Shamrocks’ Jack Bryant gets to grips with Cappincur’s David Carroll with Adam Keyes on hand to help out if needed during their recent SFC game. Photo: Ger Rogers.

Ferbane vs Shamrocks looks the pick of Sunday’s showdowns

Kevin Egan Column

Of the four Offaly senior ‘A’ championship games taking place this Sunday, each one has a different appeal, but to most neutrals, the contest in Tubber between Ferbane and Shamrocks looks like the one that will have the most edge to it.

While Tullamore are expected to do both clubs a favour by accounting for Cappincur, the fact that the Blues have top spot in the group and an automatic semi-final place nailed down already means that Cappincur have a glorious opportunity to pull off an upset.

Tullamore manager Niall Stack will drum home the importance of momentum, but with a huge number of U-20 players set to play a county semi-final next Tuesday, not to mention players carrying knocks from a heavy slate of hurling and football games, the fact that the result is not all-important is bound to creep into their thoughts.

If Cappincur were to take something from that game, the loser of the Ferbane v Shamrocks tie would almost certainly be in huge trouble, and neither side will feel that they are exactly where they need to be right now. Shamrocks, with Nigel Dunne and Jack Bryant in good scoring form, are attacking well but conceding more than they’d like. Ferbane, on the other hand, have the second-worst scoring record in the championship, and will need much improved performances up front to outgun their opponents.

Only Clara have scored less than Ferbane, and because of their poor scoring difference, the Magpies still need to get something from their clash with Rhode if they are to make sure of staying off the bottom of the table in group two. On current form, it’s hard to see that happen, even though Rhode have made a habit of leaving teams in games so far this year. Two scores from play from Clara last time out is a dismal return, however, and this might be the game where Rhode click into form and win with a bit to spare.

If there is to be an upset in the group, Durrow’s clash with Edenderry looks like a much more intriguing fixture, with a bit of potential there. Durrow showed a lot more spirit against Rhode in their last outing and because they kept the margin of defeat down, they’ve left themselves in a position where a win here will put them through to the next round.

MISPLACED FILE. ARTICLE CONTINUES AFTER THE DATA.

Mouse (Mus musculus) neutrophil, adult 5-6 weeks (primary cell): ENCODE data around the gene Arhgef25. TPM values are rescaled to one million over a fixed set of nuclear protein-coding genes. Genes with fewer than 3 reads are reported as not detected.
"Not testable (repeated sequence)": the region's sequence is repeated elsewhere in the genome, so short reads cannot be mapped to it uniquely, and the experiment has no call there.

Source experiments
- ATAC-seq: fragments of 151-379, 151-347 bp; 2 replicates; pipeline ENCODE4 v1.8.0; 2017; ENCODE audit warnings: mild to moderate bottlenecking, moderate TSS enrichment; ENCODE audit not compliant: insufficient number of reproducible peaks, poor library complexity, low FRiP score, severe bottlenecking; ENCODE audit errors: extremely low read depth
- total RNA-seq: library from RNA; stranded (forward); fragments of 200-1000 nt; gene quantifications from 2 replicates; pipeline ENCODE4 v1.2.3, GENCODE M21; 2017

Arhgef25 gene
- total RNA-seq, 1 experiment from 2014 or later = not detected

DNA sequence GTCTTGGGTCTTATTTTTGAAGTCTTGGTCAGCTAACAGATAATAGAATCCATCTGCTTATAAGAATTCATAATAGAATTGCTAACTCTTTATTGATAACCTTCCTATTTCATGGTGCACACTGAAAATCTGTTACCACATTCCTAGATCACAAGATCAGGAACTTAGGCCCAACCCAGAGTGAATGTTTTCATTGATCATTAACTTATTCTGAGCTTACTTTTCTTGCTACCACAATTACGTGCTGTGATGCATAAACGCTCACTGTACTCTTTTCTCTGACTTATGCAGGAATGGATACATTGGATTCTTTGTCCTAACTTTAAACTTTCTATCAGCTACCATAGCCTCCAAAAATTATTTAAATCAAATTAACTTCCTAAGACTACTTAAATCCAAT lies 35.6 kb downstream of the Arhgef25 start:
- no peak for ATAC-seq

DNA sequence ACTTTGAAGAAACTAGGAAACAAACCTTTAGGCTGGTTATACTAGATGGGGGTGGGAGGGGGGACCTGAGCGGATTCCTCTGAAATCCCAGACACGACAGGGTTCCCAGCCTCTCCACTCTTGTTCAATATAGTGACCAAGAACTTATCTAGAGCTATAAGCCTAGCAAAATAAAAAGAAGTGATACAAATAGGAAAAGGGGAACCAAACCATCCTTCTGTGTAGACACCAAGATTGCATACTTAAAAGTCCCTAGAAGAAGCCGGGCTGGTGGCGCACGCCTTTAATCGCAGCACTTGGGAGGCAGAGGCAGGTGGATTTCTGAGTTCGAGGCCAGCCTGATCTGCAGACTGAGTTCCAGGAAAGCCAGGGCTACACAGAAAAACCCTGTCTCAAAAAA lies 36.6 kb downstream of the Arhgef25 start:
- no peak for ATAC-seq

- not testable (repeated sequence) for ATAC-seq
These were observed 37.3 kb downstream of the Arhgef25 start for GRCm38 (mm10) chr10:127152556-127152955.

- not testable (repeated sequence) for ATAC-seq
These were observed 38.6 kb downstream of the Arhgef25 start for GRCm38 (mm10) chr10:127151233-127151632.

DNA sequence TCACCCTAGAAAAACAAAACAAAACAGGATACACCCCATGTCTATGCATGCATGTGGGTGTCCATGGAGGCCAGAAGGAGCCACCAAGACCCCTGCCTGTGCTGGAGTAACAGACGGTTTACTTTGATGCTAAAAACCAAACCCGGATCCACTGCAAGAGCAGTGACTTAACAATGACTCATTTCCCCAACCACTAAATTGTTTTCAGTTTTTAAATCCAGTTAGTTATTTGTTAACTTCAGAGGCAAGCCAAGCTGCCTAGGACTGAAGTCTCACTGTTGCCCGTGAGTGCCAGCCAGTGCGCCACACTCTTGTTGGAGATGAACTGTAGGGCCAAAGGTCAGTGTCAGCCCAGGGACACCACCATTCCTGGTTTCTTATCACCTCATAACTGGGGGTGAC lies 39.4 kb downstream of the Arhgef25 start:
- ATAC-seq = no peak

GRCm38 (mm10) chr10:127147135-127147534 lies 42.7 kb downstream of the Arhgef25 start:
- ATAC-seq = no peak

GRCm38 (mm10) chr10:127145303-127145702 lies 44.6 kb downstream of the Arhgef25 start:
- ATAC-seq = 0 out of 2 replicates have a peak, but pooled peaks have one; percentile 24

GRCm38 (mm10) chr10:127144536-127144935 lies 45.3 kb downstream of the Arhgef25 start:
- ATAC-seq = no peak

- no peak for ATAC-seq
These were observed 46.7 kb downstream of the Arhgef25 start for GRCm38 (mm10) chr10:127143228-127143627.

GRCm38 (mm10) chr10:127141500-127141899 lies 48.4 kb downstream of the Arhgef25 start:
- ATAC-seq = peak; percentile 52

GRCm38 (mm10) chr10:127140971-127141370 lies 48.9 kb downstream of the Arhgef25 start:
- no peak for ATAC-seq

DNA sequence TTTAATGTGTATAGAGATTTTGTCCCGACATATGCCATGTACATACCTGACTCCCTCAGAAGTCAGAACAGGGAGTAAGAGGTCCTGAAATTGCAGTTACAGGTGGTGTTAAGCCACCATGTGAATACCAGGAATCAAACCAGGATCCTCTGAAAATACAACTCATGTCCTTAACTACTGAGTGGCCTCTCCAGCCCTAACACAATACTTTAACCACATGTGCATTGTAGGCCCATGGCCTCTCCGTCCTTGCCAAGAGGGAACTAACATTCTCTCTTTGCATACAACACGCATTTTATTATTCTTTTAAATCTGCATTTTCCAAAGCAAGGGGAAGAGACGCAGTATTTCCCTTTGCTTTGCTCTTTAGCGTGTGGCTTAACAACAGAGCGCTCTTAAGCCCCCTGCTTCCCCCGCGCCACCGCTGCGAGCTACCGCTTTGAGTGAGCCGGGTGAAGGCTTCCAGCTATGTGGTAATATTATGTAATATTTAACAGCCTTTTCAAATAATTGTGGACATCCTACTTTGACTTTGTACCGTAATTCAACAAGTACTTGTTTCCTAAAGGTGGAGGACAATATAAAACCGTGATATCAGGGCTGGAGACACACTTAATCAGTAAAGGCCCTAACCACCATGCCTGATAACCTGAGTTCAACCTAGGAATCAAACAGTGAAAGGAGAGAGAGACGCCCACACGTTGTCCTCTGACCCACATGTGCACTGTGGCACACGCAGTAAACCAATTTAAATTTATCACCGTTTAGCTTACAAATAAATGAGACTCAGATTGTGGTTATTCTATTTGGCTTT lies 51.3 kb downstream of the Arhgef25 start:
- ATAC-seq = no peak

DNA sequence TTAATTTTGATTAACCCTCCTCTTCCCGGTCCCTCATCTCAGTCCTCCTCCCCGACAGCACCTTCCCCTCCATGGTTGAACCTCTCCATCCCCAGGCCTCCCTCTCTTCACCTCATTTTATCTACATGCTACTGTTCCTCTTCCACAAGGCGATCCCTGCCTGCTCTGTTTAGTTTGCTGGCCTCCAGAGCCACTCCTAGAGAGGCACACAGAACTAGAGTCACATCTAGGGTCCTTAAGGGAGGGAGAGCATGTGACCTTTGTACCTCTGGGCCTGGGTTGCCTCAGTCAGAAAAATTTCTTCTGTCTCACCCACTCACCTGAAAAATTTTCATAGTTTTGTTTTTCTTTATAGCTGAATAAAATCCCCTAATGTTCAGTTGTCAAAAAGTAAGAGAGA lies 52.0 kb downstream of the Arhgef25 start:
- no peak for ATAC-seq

Like Ferbane and Tullamore, it’s been a busy schedule for Durrow – and an extra 20 minutes for the Ballinamere U-20 hurlers during the week wasn’t what they would have wanted, particularly since the game still ended in a deflating 0-28 to 0-26 defeat to Birr.

Still, Edenderry have depended on strong performances at midfield so far, particularly from Jordan Hayes, and a pairing of Brian Geraghty and Ross Ravenhill gives Durrow every chance of competing well in this sector. An Edenderry win is still the most likely outcome, but it’s not nailed on, by any means.

Offaly Senior FC fixtures (all Sunday, August 14, 4pm)

Group 1 - Geashill: Cappincur v Tullamore, Fergal Smyth; Tubber: Shamrocks v Ferbane, Kevin Williamson. Group 2 - O'Connor Park: Clara v Rhode, Eamon O'Connor; Croghan: Edenderry v Durrow, Chris Dwyer.

Shinrone hurlers turn the corner

We’ve often stated in this column that while history sometimes means standing on the shoulders of giants, for other clubs, it’s more like getting crushed under the weight of generations of failure. We’re not going to say that Shinrone have thrown away the shackles of all that underachievement just because they beat Coolderry in a round robin game, but still that result felt hugely significant.

In part, this was because of who they beat – Coolderry, the club in Offaly that has historically been the polar opposite of Shinrone, always extracting the maximum value out of the talent at their disposal. It was also because of the manner of the victory, where they coughed up an early lead, went four points behind and then scored the last five in a row to snatch the win.

It goes without saying that success for Shinrone means breaking the club’s appalling record in knockout games, and that test is still to come. However unless something very strange happens in their final round clash with Belmont, they’ll go into that knockout game with a very different mindset – and after all, the quality of their hurling has never been an issue.

The historical aspect doesn’t really apply when it comes to the other game in the group between Belmont and Ballinamere, but Belmont will also feel particularly confident about where they are right now after retrieving a big deficit to take the win. At best, this puts them in line for an automatic semi-final place, which would be a huge boost for a club with so many dual players. At worst, it means they will avoid St Rynagh’s or Kilcormac-Killoughey in a quarter-final, and will instead face either Birr or Kinnitty, which look like much more winnable games on paper.

Even though they currently sit behind Kinnitty in the table, Birr will be fancied in their upcoming showdown after they showed a fair bit of class in their win over Clodiagh Gaels.

Kinnitty will take plenty of encouragement from their draw with St Rynagh’s too, but they won’t be able to depend on filling their boots with goals on a consistent basis. Still, it has already been a hugely positive year for the Slieve Bloom men, and they’d have been delighted with this position if it was offered to them at the start of the year.